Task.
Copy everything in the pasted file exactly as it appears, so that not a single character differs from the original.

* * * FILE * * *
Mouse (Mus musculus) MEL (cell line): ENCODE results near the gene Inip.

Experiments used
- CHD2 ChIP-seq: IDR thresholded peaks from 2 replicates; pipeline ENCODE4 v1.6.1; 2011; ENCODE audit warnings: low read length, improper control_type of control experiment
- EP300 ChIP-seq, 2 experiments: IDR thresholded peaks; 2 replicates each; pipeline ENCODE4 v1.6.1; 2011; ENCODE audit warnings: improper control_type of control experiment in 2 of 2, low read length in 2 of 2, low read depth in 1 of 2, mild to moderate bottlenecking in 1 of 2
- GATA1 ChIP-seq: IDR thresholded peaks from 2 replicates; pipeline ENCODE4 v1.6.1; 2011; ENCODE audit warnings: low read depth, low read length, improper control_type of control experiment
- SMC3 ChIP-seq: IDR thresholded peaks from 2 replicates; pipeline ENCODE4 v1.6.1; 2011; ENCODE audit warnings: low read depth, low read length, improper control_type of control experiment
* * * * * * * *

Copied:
Mouse (Mus musculus) MEL (cell line): ENCODE results near the gene Inip.

Experiments used
- CHD2 ChIP-seq: IDR thresholded peaks from 2 replicates; pipeline ENCODE4 v1.6.1; 2011; ENCODE audit warnings: low read length, improper control_type of control experiment
- EP300 ChIP-seq, 2 experiments: IDR thresholded peaks; 2 replicates each; pipeline ENCODE4 v1.6.1; 2011; ENCODE audit warnings: improper control_type of control experiment in 2 of 2, low read length in 2 of 2, low read depth in 1 of 2, mild to moderate bottlenecking in 1 of 2
- GATA1 ChIP-seq: IDR thresholded peaks from 2 replicates; pipeline ENCODE4 v1.6.1; 2011; ENCODE audit warnings: low read depth, low read length, improper control_type of control experiment
- SMC3 ChIP-seq: IDR thresholded peaks from 2 replicates; pipeline ENCODE4 v1.6.1; 2011; ENCODE audit warnings: low read depth, low read length, improper control_type of control experiment